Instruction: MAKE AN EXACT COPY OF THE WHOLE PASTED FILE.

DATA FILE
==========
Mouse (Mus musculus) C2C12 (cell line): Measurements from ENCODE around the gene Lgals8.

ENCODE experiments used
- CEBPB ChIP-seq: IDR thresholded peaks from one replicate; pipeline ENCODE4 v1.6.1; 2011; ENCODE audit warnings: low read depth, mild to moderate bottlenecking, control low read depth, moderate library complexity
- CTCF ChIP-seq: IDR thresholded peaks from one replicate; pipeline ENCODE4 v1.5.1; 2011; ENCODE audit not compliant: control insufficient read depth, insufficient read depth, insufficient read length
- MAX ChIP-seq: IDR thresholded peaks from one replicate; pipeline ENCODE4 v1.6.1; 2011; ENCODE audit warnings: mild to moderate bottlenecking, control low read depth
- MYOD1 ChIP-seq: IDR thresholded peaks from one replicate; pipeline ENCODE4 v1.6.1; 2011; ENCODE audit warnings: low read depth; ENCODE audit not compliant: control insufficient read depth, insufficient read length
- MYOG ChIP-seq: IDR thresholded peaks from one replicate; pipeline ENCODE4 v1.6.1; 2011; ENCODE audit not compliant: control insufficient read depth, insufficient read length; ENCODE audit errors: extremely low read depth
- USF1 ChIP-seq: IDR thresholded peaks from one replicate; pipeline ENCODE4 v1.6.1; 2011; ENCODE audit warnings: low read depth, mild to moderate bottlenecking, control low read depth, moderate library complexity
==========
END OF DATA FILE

Mouse (Mus musculus) C2C12 (cell line): Measurements from ENCODE around the gene Lgals8.

ENCODE experiments used
- CEBPB ChIP-seq: IDR thresholded peaks from one replicate; pipeline ENCODE4 v1.6.1; 2011; ENCODE audit warnings: low read depth, mild to moderate bottlenecking, control low read depth, moderate library complexity
- CTCF ChIP-seq: IDR thresholded peaks from one replicate; pipeline ENCODE4 v1.5.1; 2011; ENCODE audit not compliant: control insufficient read depth, insufficient read depth, insufficient read length
- MAX ChIP-seq: IDR thresholded peaks from one replicate; pipeline ENCODE4 v1.6.1; 2011; ENCODE audit warnings: mild to moderate bottlenecking, control low read depth
- MYOD1 ChIP-seq: IDR thresholded peaks from one replicate; pipeline ENCODE4 v1.6.1; 2011; ENCODE audit warnings: low read depth; ENCODE audit not compliant: control insufficient read depth, insufficient read length
- MYOG ChIP-seq: IDR thresholded peaks from one replicate; pipeline ENCODE4 v1.6.1; 2011; ENCODE audit not compliant: control insufficient read depth, insufficient read length; ENCODE audit errors: extremely low read depth
- USF1 ChIP-seq: IDR thresholded peaks from one replicate; pipeline ENCODE4 v1.6.1; 2011; ENCODE audit warnings: low read depth, mild to moderate bottlenecking, control low read depth, moderate library complexity